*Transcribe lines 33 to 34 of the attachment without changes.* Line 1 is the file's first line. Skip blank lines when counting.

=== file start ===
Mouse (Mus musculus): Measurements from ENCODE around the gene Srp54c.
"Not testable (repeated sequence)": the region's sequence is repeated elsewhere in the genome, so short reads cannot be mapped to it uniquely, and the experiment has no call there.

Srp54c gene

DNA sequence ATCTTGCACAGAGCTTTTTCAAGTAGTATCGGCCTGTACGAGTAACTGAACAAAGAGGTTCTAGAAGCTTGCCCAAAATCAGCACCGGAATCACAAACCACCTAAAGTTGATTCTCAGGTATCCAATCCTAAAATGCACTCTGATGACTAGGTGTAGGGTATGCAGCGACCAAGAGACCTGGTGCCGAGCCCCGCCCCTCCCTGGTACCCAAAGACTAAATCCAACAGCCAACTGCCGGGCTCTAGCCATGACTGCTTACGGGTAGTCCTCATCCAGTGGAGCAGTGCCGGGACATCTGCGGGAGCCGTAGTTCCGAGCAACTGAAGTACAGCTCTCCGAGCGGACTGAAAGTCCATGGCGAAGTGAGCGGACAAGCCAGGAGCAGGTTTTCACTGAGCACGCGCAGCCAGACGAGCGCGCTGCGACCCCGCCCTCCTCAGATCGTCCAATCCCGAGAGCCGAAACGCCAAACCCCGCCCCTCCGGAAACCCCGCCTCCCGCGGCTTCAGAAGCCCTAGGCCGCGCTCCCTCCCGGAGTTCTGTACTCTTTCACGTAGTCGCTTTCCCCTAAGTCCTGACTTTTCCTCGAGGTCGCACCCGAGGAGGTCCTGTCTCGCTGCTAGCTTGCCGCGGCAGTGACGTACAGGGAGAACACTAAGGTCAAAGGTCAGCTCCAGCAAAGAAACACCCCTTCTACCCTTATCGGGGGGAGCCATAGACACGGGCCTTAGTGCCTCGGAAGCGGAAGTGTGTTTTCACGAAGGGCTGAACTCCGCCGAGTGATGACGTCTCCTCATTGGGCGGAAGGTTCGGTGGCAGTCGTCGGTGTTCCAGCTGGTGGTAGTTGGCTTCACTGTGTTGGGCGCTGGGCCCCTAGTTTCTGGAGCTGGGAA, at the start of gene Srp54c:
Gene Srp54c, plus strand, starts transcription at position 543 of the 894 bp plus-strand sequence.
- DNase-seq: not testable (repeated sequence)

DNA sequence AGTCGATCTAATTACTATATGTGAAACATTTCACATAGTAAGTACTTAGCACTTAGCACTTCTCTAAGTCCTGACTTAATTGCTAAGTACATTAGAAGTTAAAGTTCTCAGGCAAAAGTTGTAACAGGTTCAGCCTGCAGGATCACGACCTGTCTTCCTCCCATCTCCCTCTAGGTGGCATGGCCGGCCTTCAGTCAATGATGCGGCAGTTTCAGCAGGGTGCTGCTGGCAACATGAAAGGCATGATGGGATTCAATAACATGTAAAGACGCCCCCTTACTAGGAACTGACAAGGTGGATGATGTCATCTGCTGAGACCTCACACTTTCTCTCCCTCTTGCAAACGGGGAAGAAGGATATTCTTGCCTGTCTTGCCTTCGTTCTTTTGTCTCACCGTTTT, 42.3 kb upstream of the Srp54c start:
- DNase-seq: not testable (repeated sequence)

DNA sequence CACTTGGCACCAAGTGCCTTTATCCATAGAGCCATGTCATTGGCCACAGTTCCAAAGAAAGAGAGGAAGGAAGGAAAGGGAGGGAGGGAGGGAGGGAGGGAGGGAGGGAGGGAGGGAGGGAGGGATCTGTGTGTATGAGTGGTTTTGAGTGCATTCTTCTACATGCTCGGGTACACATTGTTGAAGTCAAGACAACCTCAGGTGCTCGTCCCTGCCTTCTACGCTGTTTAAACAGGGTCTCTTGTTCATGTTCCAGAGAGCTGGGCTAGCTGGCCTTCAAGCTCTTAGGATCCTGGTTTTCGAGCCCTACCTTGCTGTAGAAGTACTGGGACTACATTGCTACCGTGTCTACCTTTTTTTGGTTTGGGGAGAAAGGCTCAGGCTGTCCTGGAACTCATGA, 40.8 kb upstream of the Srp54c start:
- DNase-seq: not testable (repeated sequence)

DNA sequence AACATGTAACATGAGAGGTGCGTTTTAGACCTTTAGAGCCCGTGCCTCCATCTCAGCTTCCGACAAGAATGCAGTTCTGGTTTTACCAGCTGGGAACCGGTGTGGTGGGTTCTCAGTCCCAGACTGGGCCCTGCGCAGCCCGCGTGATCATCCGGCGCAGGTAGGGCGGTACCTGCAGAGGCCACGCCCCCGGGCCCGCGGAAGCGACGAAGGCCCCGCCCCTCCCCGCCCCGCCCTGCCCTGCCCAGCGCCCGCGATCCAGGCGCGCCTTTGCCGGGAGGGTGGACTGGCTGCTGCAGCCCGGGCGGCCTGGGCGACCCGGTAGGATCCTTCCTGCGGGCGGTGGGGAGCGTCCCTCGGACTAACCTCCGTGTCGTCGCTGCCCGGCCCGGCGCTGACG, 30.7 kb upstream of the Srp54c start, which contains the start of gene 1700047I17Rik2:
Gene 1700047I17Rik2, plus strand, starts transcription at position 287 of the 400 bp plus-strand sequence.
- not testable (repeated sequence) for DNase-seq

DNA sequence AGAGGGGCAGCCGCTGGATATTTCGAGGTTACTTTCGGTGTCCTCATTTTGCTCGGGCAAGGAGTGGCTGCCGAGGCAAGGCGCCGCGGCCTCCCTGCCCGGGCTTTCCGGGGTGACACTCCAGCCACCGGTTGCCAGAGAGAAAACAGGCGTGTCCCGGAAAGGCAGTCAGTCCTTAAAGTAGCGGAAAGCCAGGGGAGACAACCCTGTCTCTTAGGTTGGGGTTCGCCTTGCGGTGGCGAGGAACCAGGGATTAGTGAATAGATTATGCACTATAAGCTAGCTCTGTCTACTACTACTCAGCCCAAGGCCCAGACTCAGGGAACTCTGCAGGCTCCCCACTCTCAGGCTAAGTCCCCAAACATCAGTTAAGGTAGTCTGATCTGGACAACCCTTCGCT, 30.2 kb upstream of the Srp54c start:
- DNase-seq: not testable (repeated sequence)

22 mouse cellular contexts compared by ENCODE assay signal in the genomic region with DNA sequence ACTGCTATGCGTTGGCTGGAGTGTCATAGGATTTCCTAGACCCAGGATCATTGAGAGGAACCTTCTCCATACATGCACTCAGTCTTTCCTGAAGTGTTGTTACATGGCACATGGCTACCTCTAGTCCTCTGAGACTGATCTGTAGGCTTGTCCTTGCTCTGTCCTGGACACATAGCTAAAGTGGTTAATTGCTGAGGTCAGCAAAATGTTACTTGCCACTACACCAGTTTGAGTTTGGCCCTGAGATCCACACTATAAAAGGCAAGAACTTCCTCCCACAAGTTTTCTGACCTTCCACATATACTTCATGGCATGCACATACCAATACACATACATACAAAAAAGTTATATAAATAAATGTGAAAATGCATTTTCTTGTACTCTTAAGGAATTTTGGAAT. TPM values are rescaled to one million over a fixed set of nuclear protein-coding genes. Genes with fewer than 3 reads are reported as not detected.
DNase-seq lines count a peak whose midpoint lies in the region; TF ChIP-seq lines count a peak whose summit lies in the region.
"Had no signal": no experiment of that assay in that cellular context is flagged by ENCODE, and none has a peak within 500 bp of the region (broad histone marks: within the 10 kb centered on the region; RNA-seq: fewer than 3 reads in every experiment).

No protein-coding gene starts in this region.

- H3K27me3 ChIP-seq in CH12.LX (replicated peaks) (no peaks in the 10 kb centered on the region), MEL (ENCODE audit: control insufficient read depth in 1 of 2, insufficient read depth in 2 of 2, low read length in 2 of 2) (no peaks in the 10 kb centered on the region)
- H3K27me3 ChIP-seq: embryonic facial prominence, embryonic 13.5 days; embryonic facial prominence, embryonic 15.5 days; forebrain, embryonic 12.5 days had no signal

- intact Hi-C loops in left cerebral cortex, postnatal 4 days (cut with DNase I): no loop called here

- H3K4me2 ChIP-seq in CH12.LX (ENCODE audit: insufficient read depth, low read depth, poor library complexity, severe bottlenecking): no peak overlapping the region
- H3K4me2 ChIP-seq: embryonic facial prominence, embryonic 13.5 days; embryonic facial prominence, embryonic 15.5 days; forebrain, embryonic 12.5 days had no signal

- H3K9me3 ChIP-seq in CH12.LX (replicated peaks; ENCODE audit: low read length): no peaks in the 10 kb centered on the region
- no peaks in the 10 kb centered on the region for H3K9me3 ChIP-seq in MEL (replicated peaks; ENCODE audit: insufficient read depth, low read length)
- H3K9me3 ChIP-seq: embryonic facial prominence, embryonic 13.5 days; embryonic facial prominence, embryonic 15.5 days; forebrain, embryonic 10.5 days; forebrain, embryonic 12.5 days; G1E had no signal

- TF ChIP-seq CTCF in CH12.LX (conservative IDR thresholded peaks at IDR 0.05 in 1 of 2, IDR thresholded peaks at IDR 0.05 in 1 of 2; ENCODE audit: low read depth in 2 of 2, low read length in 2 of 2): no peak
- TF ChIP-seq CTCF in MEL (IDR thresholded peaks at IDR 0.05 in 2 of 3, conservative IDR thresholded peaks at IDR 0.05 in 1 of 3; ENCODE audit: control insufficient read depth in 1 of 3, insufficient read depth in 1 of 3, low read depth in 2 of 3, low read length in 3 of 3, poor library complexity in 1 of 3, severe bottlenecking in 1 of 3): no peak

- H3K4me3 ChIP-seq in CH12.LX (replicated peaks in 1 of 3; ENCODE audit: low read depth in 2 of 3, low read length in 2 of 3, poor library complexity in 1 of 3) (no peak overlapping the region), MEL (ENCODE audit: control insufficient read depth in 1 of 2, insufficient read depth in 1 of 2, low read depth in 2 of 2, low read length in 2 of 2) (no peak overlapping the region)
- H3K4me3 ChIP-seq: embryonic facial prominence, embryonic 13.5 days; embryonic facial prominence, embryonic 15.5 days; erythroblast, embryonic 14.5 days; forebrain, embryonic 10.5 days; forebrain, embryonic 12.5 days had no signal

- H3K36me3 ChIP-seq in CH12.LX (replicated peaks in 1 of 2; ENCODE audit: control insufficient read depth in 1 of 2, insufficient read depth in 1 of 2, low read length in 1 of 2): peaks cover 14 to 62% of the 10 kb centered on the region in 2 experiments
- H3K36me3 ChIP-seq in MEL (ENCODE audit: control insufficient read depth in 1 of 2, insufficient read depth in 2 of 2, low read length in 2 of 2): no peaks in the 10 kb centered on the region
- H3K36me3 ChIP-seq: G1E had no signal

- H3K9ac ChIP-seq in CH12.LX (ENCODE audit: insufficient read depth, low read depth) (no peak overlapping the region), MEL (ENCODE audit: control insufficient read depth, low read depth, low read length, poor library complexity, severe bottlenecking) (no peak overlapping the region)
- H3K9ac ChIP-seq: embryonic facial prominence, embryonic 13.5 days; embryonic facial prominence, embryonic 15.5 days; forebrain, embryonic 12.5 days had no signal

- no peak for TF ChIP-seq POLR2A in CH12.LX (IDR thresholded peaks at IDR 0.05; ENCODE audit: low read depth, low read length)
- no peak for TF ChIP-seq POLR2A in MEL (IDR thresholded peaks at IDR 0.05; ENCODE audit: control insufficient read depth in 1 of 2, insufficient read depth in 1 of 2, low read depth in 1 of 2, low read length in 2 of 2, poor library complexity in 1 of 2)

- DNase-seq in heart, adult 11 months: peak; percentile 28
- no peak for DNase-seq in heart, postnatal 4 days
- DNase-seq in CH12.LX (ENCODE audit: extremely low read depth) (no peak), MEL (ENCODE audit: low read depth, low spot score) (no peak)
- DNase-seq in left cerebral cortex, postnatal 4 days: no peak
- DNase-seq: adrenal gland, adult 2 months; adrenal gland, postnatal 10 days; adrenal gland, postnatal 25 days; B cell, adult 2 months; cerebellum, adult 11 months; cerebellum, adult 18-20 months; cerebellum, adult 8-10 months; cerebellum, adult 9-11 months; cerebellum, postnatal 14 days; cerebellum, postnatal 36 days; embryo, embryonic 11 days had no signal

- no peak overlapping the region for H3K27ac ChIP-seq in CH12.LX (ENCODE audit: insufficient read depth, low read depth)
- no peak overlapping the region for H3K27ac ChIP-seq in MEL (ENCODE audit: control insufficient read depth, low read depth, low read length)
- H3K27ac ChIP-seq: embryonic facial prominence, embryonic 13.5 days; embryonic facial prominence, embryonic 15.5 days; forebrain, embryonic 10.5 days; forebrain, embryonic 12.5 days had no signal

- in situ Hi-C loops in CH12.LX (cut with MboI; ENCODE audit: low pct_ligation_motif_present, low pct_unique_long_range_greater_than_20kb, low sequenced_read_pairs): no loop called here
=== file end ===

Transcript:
- H3K36me3 ChIP-seq in MEL (ENCODE audit: control insufficient read depth in 1 of 2, insufficient read depth in 2 of 2, low read length in 2 of 2): no peaks in the 10 kb centered on the region
- H3K36me3 ChIP-seq: G1E had no signal